I will touch briefly on the Sitka 90% jacket, but mine is the older MM 2.0 pattern. This jacket is extremely breathable, but is more of a 50% jacket in my opinion. It doesn’t block moisture well at all and I’ve taken to using it only in early season as it doesn’t cut the wind that well either. It is breathable enough (partly in thanks to pit zips) that I tend to carry it over a vest in early season. Between having the Guide Jacket and Jetstream Jacket, it will be interesting to see how much use this jacket gets in the future and may end up getting sold.
Insulating Jacket – KUIU Spindrift
The KUIU Spindrift jacket quickly became a favorite jacket. It weighs next to nothing for the big benefits it provides. The insulation is 80 grams of Primaloft One insulation. It packs extremely small and provides lots of warmth for the weight. The outer shell is 40 denier polyester fabric, which is loud, but this jacket isn’t designed as an outer shell, but more of an insulated layer to throw on while glassing or hanging out in camp. The Primaloft One insulation will still insulate when wet, unlike down.
The Sitka equivalent to the Sprindrift would be the Kelvin Jacket or the new 2012 Kelvin Lite jacket to be released this summer. I do not own nor have I used this jacket, so I can’t give a solid review, only give my thoughts based off of my thoughts from seeing it and playing with it in stores. The Sitka Kelvin is insulated with Primaloft Sport which is 170g/m^2 insulation. This jacket weighs 23.41 oz, so is about twice that of the Sprindrift. It appears to be warmer, but I’ve never used it, so can’t say for sure given the difference between the Primaloft One and Primaloft Sport insulations. Sitka also has the Kelvin vest, which is very appealing to me, and if KUIU doesn’t come out with a Spindrift vest I may look at closer.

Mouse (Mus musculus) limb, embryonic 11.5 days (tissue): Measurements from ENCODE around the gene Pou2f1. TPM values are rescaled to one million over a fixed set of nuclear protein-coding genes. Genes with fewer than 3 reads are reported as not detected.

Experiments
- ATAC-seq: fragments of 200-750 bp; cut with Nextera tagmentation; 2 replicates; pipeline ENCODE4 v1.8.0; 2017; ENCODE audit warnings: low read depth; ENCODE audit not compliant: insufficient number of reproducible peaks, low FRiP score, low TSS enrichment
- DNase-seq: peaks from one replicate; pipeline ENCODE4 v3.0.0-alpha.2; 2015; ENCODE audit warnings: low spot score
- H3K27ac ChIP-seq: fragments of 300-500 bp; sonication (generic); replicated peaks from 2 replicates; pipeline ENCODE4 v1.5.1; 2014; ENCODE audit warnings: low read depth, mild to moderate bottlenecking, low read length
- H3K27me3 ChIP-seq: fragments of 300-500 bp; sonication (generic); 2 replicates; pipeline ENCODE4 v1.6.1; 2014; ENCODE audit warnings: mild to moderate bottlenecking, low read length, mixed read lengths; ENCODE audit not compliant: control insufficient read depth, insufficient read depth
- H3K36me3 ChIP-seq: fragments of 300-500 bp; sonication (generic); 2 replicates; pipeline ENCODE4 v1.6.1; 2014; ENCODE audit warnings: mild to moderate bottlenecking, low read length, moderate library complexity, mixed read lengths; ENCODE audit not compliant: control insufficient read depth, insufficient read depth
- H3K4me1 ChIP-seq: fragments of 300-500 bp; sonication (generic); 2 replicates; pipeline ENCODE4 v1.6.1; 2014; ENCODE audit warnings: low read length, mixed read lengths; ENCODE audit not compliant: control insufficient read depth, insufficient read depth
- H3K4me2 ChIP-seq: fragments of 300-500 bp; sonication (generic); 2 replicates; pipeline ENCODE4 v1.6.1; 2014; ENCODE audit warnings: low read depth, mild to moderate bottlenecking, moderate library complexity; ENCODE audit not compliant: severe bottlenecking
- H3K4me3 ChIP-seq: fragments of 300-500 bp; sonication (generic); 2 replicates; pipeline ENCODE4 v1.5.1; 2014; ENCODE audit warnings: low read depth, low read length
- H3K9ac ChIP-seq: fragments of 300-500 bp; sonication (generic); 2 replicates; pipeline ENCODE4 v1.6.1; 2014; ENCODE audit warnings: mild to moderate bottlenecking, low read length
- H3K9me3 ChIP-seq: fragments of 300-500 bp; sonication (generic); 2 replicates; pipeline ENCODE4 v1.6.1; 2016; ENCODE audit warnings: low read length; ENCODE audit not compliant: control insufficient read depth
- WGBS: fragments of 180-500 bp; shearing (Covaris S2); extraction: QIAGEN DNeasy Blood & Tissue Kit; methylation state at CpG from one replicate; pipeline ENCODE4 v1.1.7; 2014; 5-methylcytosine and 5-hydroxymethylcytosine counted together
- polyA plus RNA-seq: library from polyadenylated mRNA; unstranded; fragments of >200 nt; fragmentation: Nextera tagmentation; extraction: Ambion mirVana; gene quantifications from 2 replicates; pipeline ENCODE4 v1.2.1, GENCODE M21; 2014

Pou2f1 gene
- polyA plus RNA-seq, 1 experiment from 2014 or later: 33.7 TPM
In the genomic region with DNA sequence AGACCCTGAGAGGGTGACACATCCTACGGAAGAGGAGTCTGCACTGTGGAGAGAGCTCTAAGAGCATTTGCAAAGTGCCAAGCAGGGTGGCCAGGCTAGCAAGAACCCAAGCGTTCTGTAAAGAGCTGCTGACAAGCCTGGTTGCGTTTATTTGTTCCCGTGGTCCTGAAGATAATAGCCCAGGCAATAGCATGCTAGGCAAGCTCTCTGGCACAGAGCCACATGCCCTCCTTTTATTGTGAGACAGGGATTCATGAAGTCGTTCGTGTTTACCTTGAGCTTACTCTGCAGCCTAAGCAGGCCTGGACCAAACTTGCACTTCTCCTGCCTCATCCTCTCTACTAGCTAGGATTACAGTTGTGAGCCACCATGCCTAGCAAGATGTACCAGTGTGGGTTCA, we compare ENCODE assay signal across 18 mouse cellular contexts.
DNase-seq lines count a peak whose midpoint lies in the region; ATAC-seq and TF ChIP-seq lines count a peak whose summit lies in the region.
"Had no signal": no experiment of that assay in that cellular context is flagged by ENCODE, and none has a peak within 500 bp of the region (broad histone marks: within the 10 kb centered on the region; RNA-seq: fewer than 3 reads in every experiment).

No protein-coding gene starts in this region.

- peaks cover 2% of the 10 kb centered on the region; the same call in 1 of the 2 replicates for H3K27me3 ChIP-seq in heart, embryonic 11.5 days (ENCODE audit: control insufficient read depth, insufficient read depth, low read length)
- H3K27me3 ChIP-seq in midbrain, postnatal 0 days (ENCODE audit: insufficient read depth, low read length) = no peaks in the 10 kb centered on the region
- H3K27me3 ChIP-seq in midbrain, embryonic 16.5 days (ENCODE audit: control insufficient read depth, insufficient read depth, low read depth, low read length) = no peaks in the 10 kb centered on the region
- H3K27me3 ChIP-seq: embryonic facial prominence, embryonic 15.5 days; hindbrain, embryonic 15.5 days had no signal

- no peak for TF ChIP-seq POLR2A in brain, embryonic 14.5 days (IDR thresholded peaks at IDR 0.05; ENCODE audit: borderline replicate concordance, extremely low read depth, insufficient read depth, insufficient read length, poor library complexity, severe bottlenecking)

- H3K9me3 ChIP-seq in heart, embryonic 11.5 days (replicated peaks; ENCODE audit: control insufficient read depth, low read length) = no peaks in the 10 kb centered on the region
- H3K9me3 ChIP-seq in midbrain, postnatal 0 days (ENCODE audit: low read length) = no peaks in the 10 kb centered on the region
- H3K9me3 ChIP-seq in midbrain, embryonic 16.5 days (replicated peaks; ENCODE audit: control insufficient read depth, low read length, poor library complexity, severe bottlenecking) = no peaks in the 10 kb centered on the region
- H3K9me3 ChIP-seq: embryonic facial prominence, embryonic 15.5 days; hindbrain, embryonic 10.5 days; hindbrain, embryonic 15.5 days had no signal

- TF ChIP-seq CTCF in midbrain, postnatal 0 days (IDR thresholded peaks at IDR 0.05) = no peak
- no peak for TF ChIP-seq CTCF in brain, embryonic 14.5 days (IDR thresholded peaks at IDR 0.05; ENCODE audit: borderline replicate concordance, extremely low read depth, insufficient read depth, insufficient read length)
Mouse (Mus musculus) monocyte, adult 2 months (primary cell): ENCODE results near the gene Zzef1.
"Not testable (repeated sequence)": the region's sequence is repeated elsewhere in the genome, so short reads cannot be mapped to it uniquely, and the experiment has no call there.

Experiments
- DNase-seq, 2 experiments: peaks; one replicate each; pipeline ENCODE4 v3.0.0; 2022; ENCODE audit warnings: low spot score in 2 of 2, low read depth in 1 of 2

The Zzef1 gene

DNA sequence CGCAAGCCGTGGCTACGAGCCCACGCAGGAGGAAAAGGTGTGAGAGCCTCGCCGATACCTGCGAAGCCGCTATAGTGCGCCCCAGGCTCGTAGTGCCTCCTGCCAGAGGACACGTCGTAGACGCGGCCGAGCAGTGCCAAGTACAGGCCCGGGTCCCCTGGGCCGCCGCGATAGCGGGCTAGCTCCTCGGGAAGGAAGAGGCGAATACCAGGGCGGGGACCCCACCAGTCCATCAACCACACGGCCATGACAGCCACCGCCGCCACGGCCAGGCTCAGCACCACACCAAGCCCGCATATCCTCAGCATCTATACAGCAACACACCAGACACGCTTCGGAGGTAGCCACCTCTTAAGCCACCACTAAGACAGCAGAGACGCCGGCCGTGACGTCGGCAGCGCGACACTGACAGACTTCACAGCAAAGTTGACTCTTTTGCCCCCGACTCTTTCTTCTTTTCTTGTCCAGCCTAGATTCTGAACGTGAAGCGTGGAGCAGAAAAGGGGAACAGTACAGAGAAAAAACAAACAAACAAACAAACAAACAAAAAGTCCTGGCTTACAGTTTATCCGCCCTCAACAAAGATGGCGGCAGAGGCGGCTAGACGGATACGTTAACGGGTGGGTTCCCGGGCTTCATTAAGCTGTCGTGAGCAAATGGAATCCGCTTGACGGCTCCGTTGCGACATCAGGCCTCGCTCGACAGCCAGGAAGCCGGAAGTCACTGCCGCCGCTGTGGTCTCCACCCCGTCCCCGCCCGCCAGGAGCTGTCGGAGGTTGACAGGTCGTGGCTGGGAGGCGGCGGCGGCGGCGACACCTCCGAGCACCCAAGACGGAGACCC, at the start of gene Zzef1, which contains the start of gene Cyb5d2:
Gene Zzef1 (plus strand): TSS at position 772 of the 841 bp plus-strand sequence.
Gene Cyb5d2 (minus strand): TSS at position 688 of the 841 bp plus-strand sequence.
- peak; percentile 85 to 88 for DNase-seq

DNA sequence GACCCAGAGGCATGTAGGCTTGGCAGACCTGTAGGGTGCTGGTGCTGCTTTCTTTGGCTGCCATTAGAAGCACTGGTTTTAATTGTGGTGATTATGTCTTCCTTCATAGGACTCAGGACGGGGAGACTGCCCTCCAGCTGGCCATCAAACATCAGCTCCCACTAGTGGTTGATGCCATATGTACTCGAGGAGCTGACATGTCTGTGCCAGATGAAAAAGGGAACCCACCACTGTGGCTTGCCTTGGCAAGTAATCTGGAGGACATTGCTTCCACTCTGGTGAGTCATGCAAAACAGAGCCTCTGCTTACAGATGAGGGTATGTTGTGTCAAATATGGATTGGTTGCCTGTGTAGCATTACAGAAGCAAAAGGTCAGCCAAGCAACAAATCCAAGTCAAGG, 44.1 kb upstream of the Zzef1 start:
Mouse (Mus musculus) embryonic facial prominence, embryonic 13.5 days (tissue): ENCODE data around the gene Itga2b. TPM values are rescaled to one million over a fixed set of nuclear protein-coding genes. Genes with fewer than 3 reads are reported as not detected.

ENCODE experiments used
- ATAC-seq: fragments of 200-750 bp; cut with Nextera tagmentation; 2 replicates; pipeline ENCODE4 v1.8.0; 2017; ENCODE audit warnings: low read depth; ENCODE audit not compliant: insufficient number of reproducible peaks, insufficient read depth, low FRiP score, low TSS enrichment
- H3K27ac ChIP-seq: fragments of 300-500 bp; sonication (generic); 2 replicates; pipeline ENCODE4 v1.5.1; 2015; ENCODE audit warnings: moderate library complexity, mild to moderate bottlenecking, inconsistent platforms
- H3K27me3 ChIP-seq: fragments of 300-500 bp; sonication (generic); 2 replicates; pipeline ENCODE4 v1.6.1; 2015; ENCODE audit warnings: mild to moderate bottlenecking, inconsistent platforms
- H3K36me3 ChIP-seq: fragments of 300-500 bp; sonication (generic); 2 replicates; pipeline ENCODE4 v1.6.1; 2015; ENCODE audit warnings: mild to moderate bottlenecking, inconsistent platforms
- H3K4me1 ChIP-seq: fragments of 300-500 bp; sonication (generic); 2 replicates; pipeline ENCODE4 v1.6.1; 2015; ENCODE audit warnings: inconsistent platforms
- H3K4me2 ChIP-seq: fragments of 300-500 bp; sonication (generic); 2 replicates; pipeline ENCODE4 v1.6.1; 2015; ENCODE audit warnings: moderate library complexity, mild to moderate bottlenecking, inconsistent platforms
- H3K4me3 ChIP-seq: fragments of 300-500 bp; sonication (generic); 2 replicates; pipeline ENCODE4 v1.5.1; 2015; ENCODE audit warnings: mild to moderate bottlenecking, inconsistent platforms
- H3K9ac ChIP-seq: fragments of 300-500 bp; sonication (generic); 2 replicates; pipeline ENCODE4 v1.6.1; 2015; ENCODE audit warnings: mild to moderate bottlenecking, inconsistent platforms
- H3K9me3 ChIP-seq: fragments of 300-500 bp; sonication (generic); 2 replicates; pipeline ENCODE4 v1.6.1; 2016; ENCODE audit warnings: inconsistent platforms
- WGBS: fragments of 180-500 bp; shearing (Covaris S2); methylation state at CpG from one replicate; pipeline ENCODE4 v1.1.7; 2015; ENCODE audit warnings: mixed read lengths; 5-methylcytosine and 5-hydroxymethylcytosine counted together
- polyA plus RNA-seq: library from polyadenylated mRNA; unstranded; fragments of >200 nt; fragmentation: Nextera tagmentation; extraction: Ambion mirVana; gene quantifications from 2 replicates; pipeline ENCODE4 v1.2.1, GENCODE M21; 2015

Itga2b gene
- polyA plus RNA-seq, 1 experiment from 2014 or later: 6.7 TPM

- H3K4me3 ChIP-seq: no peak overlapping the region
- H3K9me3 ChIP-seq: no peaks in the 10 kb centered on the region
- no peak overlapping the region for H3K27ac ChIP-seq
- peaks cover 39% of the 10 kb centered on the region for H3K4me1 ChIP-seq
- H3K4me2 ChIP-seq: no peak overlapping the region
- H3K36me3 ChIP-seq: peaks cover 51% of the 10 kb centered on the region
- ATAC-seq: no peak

KUIU Guide Vest vs Sitka Celcius (MM2.0) Vest
The KUIU Guide Vest is one of the first KUIU pieces I ever purchased. A lot of my friends aren’t big vest users, but I like wearing a lightweight vest when still hunting or on those chilly mornings of chasing bugles in case I get pinned down for a while I won’t freeze. The KUIU Guide vest works very well for this application because it breathes so well, but does a good job of resisting the wind. It isn’t as thick as the Celsius vest, and because of this breathes better and is more suited to wearing when active. If I had to choose between the Sitka Celcius vest and Sitka Kelvin Vest, I think I’d go with the Kelvin vest to throw on for more insulation as it is lighter and probably warmer. I find a vest as a very versatile piece of clothing and one can usually be found with me.
The KUIU Guide vest is made out of the same material as the KUIU Guide Jacket. It is very water and wind resistant. If just comparing the KUIU Guide Jacket to the Sitka Jetstream Jacket, I’d utilize the Guide Jacket for more early season use, but it can definitely hold its own in the late season, especially when paired with other KUIU gear in the KUIU System. The same can be said for Sitka Jetstream, although the Jetstream doesn’t breathe as well for very active hunting. It should be apparent that the common theme is that Sitka Gear items have extra features such as more pockets and non-exposed draw cords, but tend to weigh slightly more. All those ounces tend to add up when building a clothing system.